Facts and Fallacies in Writing a Resume

4 min read

By: Christine Wilson

A number of tipResume Writing Facts and Fallaciess and “do’s and don’ts” when it comes to resume writing had flooded the Internet. However, job seekers just can’t seem to remember what they should do or expect during a job search. More often than not, they seem to be at lost when preparing their resumes. At times, they are the ones who are sabotaging what was supposed to be a rewarding career.

Thus, in order to aid these problems, here are some resume writing facts and fallacies job seekers should remember when preparing their resumes.

  • Hiring personnel who look at resumes are not the one who conducts the job interview. These people may have a list of criteria and qualifications in hand and may not actually be reading your work. Thus, ensuring that your resume is professionally appealing and contains adequate amount of keywords is a good way of increasing your chances of being considered for that job interview.
  • Resumes are not your keys in obtaining your dream job. It is a personal marketing document used to “sell” your qualifications. So, anybody who says that your resume can get you your dream job is outright lying. Resumes don’t get jobs, they get job interview invitations.
  • Don’t try to exaggerate or pad your resume. Trying to impress your prospective employer can backfire on you and eventually ruin your reputation. If you haven’t heard of George O’ Leary, Pat Robertson, Janet Cooke, or Wes Cooley, try searching their names and see what their “padded resumes” did to them.
  • Don’t fill your resume with “I, me, and my. It is a no-brainer that your resume is talking about you. Such pronouns can only make your resume sound redundant.
  • Have follow-up documents ready. These are thank you letters, copies of your references, and other documents relevant to your job search. This will help you to respond immediately to requests and response of your prospective employers.
  • Check and see to it that your resume is easy to follow. Hard to read resumes usually find their way to the company’s shredder. So, having a reader-friendly resume format helps a lot.
  • Observe a sense of variety in your resume. Don’t use the paragraph format all throughout your resume. It is best to highlight some parts in bullets and retain some portions of your resume in paragraph form.
  • Only itemize in bullet form information that must be highlighted such as awards, accomplishments, and any commendable achievements that you were able to get.
  • A resume is never a novel, essay, or even a short story. Thus, it is discouraged for any job seeker to write resumes in long narrative form. Avoid describing your work history in a scene-per-scene basis. This will only lengthen your resume and can be difficult for a hiring manager to spot relevant information contained in your resume.
  • So after nailing that invitation, your resume will eventually serve as the “source of conversation.” As you know, interviews are two-way communication where both parties participate in the conversation. So, it is very likely that anything that you placed in your resume would be “discussed” during the interview.
  • Make sure that you know what you have placed in your resume. Having it written by a resume writer is not an excuse for you not to study its content. Remember, hiring managers will think that you’re lying to them if you’re not able to answer or clarify the information in your resume.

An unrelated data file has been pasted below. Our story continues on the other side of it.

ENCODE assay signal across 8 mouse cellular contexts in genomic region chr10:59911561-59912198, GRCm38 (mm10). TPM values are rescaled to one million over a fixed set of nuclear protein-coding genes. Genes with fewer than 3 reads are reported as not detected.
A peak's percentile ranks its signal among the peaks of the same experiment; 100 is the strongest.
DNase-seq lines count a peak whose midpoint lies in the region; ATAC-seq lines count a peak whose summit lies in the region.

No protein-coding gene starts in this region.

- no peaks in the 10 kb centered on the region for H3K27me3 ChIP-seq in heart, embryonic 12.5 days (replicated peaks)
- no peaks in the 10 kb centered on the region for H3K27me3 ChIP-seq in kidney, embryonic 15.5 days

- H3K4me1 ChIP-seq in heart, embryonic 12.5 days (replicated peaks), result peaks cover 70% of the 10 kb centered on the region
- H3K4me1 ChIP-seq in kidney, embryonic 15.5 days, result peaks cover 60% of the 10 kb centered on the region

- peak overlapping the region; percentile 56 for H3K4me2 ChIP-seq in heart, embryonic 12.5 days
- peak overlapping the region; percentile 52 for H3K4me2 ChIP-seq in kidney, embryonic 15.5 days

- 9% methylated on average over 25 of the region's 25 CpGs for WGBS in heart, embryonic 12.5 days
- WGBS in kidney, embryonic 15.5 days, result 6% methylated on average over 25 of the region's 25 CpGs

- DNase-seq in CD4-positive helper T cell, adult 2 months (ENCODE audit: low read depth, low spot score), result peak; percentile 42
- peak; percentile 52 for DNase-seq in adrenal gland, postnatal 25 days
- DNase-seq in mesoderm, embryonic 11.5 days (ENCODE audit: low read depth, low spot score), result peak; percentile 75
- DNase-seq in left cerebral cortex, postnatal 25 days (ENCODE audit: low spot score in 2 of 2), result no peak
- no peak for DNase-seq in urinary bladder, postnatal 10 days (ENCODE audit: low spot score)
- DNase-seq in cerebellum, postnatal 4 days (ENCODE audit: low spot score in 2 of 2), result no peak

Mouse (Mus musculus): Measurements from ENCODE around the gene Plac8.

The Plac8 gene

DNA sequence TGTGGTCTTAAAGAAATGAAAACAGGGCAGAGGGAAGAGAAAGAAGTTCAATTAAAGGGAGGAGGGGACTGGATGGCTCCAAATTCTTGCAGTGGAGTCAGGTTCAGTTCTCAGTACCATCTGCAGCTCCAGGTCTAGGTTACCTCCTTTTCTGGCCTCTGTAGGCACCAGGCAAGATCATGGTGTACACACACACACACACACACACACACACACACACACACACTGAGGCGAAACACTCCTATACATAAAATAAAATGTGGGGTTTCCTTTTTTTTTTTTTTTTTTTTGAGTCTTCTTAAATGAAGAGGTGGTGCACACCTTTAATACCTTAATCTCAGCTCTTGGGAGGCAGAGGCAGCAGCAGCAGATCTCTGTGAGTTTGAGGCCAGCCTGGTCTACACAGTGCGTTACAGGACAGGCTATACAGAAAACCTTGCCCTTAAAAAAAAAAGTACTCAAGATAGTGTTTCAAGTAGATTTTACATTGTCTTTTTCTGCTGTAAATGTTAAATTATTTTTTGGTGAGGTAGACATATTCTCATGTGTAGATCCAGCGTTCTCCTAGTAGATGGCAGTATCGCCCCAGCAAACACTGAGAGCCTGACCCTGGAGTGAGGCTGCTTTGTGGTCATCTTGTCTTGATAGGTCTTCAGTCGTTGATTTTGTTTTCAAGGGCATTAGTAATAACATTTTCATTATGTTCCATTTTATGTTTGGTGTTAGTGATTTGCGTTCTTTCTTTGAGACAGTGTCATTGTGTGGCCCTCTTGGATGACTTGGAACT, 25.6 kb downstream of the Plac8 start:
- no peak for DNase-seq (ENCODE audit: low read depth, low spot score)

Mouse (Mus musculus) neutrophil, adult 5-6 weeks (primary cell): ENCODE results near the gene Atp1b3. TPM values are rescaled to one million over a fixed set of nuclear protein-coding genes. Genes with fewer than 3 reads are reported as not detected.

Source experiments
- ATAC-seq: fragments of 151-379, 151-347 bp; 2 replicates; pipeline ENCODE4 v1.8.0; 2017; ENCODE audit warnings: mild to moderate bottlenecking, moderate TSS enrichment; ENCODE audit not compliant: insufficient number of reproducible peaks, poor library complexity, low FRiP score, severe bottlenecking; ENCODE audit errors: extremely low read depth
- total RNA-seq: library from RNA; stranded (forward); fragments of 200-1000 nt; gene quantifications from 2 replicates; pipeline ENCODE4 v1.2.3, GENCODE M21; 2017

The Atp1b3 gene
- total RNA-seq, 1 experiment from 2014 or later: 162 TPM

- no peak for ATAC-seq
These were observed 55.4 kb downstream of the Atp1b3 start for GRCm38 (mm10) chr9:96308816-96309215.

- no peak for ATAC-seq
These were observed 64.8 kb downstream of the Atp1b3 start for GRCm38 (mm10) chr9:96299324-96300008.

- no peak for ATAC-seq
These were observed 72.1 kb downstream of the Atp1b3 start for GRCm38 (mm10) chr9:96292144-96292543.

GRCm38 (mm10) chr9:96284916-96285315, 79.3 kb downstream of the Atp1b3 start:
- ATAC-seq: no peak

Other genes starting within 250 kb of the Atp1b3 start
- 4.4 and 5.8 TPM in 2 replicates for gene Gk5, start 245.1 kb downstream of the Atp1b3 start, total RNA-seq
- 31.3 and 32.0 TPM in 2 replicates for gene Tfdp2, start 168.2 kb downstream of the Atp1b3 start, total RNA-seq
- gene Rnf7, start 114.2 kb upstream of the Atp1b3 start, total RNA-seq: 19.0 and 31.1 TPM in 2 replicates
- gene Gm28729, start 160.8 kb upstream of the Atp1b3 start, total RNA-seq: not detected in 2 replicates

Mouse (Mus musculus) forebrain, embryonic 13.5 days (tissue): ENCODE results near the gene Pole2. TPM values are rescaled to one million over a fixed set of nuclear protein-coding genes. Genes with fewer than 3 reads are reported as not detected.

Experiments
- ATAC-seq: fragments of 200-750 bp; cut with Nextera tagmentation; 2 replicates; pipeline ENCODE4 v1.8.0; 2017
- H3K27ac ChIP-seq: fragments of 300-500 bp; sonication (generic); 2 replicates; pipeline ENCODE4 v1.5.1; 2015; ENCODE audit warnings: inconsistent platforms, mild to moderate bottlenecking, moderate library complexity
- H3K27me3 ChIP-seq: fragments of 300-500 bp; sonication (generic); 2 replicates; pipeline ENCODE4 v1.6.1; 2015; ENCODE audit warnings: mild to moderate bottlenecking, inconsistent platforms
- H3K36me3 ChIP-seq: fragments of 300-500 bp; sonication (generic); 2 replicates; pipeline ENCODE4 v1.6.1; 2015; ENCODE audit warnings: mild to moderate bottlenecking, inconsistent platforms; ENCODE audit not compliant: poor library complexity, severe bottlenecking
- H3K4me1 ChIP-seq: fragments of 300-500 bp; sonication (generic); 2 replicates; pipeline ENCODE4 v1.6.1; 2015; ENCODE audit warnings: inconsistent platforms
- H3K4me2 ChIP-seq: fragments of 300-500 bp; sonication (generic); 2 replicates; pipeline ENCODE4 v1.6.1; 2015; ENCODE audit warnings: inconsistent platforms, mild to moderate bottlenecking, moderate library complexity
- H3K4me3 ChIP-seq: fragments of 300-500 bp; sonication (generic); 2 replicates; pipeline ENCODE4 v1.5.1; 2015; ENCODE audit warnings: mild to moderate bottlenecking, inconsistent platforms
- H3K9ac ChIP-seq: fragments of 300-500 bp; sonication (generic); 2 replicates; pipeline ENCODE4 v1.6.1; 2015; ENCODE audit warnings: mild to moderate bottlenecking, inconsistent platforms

• Include only trainings and seminars that are up-to-date and are highly related to the position being applied for. Unrelated trainings can only lengthen your resume. This is also applicable with your skills and affiliations.
  • It is also a good thing if you’re sending original copies or high-quality reproductions of your resume. Never settle for blurred or even hard-to-read copies. Remember, resumes are your “personal selling tools.” Poor copies can make hiring managers think that you’re not serious with your work!
  • Make it a point to place more value on your achievements instead of duties. The numbers in your resume can interest them and may urge them to want to meet you in person.
  • Always make it a point to secure evidences or written proofs of your achievements. For example, if you claimed to be one of the best employees in your department, you must have a copy of your performance evaluations. This way, you have evidences to support your claims. However, these are not attached to your resume but are compiled into a portfolio.
  • It is not bad to claim the recognition for something that you did. What’s unacceptable is claiming full responsibility for certain achievements. Better address the effort that your team has exerted in that particular project. It is much better that way and can even show that you have the capacity to work and collaborate with other people. Remember, aside from individuals with the know-how, hiring managers are also looking for team-players.
  • Never compromise the quality of your paper. Always use some fresh, crisp plain paper. If you prefer resume paper, it’s okay so as long as it doesn’t have any fancy boarders or striking colors.

Also, never submit soiled or dog-eared resumes. Resumes with chocolate or oil stains shows how unprofessional and shabby an applicant you are.

Christine Wilson works for a corporate advertising agency that mainly deals with personal branding and personality marketing.

Related Article: The Art of Resume Writing